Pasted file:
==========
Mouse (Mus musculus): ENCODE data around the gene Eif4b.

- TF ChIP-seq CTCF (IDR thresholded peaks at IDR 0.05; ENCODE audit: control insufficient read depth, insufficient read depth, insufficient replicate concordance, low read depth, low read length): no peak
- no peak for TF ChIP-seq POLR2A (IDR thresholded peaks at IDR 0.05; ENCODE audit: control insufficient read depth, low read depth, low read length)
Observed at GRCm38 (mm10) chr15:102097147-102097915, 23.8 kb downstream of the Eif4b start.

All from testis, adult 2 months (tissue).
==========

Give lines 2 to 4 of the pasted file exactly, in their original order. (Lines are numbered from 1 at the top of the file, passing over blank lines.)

- TF ChIP-seq CTCF (IDR thresholded peaks at IDR 0.05; ENCODE audit: control insufficient read depth, insufficient read depth, insufficient replicate concordance, low read depth, low read length): no peak
- no peak for TF ChIP-seq POLR2A (IDR thresholded peaks at IDR 0.05; ENCODE audit: control insufficient read depth, low read depth, low read length)
Observed at GRCm38 (mm10) chr15:102097147-102097915, 23.8 kb downstream of the Eif4b start.